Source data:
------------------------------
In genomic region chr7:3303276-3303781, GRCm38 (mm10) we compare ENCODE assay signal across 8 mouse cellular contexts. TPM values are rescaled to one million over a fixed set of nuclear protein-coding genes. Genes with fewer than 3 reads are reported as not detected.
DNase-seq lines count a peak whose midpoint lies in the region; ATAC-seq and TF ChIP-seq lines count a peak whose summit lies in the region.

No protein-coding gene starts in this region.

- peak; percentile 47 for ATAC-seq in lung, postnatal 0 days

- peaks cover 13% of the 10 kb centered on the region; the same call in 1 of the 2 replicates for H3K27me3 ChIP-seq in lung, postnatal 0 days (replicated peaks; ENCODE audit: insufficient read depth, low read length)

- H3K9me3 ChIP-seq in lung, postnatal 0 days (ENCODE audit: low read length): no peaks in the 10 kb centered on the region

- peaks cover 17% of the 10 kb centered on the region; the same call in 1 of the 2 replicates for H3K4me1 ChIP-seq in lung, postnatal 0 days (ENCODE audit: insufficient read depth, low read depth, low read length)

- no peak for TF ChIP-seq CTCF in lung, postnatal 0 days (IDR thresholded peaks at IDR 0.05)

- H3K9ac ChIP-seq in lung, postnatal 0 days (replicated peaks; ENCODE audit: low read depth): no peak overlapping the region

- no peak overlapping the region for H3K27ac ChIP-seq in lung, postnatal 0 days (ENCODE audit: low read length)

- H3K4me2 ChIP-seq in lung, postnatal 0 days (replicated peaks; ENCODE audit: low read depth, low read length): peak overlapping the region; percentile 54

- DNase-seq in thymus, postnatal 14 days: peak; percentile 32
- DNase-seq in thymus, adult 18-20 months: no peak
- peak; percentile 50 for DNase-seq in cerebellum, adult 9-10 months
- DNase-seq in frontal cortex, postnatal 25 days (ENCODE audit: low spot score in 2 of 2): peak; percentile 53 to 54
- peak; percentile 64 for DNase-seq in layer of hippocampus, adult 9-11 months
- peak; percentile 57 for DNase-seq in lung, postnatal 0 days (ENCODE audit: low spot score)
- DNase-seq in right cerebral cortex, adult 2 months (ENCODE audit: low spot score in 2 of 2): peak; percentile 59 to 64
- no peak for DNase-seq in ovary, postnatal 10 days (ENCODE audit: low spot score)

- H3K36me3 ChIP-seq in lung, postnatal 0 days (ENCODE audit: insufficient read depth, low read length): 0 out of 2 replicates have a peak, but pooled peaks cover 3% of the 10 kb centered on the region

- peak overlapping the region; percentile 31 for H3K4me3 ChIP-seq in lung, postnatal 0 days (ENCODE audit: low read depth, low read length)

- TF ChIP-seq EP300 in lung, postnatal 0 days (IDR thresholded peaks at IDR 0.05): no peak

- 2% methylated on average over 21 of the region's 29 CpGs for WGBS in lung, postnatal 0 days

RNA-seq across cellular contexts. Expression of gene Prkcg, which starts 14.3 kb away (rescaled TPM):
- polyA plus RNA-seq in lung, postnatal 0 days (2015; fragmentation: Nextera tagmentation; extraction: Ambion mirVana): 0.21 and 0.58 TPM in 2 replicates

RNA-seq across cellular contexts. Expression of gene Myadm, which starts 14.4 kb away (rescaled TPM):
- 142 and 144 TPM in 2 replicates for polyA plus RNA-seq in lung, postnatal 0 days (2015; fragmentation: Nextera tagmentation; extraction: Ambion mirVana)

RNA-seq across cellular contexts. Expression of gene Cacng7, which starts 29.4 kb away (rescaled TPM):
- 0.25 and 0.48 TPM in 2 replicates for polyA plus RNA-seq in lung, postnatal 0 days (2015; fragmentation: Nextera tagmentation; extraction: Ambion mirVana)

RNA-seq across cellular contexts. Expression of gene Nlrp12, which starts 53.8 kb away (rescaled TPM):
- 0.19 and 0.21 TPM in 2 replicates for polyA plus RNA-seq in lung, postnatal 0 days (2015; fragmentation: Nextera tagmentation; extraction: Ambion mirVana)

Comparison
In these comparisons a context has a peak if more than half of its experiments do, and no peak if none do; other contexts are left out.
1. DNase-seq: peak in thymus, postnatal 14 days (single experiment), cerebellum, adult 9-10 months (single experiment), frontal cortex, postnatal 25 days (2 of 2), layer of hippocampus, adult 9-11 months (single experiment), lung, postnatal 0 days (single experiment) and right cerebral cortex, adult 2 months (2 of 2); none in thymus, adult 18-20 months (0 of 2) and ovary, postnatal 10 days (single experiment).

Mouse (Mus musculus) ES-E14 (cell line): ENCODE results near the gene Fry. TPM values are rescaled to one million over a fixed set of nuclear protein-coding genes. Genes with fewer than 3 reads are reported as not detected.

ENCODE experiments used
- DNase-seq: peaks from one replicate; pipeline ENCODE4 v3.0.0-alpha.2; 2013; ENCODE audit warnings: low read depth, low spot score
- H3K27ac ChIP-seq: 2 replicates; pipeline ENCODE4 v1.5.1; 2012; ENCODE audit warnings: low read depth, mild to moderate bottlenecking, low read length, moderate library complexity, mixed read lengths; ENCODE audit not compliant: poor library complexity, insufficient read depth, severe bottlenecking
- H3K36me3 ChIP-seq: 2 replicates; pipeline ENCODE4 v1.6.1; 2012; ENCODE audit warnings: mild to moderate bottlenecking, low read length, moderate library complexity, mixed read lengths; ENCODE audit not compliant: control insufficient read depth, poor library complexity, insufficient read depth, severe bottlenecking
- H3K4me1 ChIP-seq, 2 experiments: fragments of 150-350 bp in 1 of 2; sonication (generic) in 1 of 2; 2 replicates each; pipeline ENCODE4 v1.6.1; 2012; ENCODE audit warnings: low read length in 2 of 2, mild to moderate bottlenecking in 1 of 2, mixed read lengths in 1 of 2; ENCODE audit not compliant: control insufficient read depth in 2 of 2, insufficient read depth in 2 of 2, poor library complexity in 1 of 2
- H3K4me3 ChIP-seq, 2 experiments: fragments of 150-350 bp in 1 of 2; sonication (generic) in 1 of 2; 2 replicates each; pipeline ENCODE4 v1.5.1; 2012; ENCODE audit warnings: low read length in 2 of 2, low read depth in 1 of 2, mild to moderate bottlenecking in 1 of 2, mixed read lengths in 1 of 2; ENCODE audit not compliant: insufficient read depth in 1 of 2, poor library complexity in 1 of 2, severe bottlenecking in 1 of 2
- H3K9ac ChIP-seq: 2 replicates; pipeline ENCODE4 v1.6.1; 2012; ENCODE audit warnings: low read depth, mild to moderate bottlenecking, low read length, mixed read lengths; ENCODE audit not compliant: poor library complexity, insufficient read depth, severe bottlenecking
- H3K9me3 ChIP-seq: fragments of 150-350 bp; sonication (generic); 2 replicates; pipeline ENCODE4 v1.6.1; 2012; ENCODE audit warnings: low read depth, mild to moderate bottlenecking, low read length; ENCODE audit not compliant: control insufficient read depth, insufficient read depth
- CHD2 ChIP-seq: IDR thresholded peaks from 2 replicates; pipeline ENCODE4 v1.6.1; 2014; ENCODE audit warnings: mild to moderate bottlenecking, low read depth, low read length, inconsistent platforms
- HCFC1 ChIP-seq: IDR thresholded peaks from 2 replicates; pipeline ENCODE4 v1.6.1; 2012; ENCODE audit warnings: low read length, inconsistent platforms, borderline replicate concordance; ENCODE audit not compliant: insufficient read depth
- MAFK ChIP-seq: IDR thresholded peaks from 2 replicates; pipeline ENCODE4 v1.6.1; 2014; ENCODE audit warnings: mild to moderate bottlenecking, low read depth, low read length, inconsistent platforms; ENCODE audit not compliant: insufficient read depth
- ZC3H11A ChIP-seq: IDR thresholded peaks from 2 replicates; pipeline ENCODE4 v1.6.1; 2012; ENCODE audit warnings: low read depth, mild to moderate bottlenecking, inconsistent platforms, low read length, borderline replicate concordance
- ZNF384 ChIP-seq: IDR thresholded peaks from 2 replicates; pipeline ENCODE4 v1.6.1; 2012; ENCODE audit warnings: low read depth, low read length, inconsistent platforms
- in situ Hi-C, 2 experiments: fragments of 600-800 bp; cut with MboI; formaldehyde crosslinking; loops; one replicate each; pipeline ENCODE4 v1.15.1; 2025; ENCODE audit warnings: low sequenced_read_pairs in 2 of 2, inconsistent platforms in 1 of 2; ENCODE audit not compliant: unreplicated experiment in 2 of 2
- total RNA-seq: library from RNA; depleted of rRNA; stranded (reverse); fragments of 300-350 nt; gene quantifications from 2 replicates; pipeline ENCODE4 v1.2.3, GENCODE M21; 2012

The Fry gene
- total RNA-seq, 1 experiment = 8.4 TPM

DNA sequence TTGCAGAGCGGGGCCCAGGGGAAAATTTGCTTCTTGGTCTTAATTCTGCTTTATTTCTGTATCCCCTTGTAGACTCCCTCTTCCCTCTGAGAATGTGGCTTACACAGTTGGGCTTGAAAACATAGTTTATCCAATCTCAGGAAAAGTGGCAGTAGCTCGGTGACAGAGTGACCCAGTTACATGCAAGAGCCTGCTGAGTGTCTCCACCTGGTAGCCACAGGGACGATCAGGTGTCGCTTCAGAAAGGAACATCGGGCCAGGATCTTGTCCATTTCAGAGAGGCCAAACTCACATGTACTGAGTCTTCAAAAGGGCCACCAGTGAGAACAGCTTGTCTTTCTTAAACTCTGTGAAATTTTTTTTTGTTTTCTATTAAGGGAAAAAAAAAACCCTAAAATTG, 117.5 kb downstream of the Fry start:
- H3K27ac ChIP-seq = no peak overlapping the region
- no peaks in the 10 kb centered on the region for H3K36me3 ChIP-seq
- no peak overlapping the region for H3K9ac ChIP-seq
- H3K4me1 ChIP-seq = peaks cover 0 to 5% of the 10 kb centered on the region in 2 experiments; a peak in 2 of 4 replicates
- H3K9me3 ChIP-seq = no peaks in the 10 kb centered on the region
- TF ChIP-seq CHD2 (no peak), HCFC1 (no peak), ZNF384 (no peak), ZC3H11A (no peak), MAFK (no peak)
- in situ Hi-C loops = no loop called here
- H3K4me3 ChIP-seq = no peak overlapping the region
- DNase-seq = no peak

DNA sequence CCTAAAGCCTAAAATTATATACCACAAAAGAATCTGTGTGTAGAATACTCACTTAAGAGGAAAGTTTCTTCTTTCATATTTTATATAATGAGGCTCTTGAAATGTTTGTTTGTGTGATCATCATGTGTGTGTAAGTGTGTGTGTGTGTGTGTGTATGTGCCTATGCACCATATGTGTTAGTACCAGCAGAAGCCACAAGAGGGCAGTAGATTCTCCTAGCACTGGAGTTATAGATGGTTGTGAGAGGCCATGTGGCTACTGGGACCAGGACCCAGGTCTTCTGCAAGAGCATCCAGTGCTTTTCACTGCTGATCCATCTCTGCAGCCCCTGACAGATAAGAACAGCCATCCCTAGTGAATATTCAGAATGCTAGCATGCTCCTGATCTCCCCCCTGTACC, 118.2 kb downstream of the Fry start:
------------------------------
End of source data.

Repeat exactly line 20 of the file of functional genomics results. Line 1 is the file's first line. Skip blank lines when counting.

- H3K36me3 ChIP-seq in lung, postnatal 0 days (ENCODE audit: insufficient read depth, low read length): 0 out of 2 replicates have a peak, but pooled peaks cover 3% of the 10 kb centered on the region